Krevetka raised a very important problem.

Here we have to stop and explain that there is no magic whatsoever in counting combat effectiveness of any weapon system because all of those calculations--some of them are extremely complex and tedious--are based on the foundation of weighted averages and its more general form--mathematical expectation. I wrote about it a few years back. So, what is the criterion of the combat effectiveness? It is obviously--a number of targets--in our case for air defense complexes--which are shot down. But not all targets are created equal, nor are air defense complexes. You cannot compare S1 Pantsir to S-500--two totally different systems. Plus, you have to account for conditions of intercept. This is where we have to give a simplest (utterly simplified) example.

Weighted average looks like this:

*x*

*1, x2*, and

*x*

*3*. For the sake of simplification we will use very simple numbers and simplest possible scenario. Let's say first Tor shot down 14 out of 15 missiles of Olkha class, thus providing empirically confirmed probability of intercept for Olkha class as:

*x**1=14/15= 0.933*

Now we go for the second Tor which shot down 40 out of 42 drones:

*x**2=40/42= 0.952*

The third one*, *say, shoots down all HIMARS rockets it faced thus providing the probability of:

*x**3=1* * *

And here is a conundrum: we can easily do simple average of these probabilities and state that those three Tors provided the average probability of shoot-down of aerial targets as:

*X=(0.933+0.952+1)/3= 0.962*

Very good. But this is not how professionals calculate it, they calculate it based on constant flow of statistical data which is WEIGHTED. As I already stated--not all targets are created equal. E.g. for the third Tor, HIMARS is a standard target and* *if that Tor* *operated in a favorable ECM environment, had early warning* *and radio waves propagation was good, its empirical probability could be "degraded" accounting for almost perfect and easy conditions which themselves are calculated as math expectations and that is the whole other story altogether--weighted coefficients *w**i*. So, we introduce (remember--**it is a spherical horse in vacuum type of example for the simplicity and demonstration only**) the weight *w**3* which is: *w**3*=0.98. Then, depending on conditions and types of targets, we may introduce *w**2*=0.992 and *w**1*=0.99 and now we can calculate this weighted average:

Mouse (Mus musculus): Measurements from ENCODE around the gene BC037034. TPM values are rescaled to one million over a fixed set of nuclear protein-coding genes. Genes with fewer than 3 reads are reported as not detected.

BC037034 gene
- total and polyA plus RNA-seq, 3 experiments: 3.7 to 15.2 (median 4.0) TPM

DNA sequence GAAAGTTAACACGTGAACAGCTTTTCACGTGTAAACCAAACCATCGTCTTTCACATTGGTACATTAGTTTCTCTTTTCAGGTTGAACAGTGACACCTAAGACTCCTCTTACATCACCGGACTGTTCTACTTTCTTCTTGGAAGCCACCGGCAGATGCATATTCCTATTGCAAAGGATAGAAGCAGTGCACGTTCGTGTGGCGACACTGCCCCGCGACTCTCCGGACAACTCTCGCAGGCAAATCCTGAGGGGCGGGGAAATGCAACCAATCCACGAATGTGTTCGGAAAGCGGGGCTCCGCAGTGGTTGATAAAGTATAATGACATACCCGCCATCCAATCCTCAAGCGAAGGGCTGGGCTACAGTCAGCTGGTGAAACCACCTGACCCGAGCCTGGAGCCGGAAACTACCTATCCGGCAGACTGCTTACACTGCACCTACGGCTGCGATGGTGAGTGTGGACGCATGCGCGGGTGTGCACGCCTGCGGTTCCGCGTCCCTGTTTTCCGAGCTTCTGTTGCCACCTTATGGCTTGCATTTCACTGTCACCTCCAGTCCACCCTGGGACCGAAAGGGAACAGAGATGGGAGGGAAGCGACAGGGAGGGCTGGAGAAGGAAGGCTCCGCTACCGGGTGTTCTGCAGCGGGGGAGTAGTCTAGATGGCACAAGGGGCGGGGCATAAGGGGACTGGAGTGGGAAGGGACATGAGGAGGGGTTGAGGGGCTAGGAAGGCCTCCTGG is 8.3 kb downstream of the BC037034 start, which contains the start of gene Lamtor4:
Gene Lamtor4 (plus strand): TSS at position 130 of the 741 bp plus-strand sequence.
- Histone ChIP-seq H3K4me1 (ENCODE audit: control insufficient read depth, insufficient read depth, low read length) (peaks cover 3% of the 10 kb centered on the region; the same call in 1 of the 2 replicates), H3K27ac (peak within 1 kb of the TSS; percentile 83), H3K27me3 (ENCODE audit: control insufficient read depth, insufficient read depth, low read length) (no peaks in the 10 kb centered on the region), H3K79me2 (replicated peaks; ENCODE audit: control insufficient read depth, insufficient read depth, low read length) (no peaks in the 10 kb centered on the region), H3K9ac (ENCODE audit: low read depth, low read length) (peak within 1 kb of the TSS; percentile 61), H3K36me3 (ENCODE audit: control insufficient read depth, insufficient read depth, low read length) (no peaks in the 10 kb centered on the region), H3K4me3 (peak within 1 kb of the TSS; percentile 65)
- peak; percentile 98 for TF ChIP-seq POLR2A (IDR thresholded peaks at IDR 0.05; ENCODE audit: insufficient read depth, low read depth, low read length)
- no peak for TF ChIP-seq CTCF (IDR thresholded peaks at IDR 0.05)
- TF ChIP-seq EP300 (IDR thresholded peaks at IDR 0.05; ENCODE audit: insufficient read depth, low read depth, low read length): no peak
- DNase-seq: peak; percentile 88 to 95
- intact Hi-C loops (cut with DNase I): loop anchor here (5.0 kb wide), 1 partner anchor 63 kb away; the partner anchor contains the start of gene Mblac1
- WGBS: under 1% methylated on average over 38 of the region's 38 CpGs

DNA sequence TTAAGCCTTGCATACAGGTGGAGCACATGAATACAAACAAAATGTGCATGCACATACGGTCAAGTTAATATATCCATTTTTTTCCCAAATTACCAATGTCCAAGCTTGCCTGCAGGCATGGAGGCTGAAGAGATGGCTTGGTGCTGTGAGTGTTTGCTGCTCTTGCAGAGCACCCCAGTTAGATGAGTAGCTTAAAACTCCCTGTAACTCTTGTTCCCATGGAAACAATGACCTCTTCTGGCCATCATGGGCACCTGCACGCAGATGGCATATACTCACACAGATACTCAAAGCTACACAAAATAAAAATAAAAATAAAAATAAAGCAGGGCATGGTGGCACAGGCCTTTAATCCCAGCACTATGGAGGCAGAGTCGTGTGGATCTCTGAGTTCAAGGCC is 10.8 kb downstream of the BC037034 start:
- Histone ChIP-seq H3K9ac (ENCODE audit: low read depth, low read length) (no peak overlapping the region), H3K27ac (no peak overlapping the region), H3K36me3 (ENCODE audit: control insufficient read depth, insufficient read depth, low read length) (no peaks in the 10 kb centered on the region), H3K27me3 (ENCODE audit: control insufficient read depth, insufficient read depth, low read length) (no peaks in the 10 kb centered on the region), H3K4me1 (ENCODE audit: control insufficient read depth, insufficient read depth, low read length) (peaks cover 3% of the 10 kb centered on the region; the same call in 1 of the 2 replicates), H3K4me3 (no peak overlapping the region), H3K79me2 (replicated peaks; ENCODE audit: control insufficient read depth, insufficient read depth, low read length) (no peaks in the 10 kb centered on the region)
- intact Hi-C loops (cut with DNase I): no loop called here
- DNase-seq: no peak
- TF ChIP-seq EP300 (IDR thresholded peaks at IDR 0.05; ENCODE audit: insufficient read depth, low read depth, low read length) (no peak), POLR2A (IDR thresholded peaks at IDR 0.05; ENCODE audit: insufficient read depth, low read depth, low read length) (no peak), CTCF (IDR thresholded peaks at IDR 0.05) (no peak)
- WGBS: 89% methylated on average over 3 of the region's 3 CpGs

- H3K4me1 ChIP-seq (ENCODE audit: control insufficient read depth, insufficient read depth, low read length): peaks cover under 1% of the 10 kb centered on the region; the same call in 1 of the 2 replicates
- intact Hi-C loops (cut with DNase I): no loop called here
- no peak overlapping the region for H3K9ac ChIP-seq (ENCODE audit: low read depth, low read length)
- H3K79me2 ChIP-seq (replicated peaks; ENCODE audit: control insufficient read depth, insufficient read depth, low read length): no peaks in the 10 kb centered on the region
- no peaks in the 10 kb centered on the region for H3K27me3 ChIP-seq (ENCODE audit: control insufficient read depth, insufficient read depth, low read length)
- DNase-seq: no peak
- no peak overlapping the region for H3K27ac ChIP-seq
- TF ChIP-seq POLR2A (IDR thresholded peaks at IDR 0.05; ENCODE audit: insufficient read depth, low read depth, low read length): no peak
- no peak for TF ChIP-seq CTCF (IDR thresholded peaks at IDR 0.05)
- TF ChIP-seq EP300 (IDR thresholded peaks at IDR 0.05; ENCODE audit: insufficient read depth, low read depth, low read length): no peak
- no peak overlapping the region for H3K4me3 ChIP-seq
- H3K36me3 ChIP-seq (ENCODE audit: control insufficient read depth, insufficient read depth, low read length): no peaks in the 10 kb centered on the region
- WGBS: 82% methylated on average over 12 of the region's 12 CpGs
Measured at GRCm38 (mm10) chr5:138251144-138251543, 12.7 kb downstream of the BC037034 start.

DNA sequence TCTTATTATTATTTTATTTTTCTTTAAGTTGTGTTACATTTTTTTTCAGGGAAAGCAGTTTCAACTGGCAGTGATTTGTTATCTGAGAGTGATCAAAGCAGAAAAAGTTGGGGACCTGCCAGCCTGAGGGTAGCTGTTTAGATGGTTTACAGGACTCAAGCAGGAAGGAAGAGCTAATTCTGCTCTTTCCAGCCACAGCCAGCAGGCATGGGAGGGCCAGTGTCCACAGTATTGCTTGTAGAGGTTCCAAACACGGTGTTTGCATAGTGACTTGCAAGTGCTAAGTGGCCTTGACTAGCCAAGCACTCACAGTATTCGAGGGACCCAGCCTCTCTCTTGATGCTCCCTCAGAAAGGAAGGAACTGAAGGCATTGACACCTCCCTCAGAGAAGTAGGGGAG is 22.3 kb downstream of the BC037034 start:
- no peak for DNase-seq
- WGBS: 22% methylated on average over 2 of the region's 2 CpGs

*X = (0.933 x 0.99 + 0.952 x 0.992 + 1 x 0.98)/(0.99+0.992+0.98)=*

* =2.848054/2.962= 0.962. *

So, in our case a simple average turned out to be the same as weighted one, but this is because weights assigned have been very close to 1 and it was done for demonstration purpose only, in real life, of course, those number will differ. But on this simplest example we can say that this battery of three Tor-M2 systems has a probability of intercepting three types of listed targets with probability of *0.962*. I deliberately used probability as an example--** it is ONLY an example of calculations**--in reality they will calculate numbers of targets shot down, but that will require a serious elaboration. This, however, allows one to

**the operation of**

*forecast***(probability of intercepts say of a mixed salvo) depending on the conditions of the battle against aerial targets. In this case, the number of shot-down enemy targets will be calculated as math expectation. There is no magic--only one non-stop stream of information which is processed by modern combat management systems and proper adjustments are made. Hope this helps.**

__a battery__
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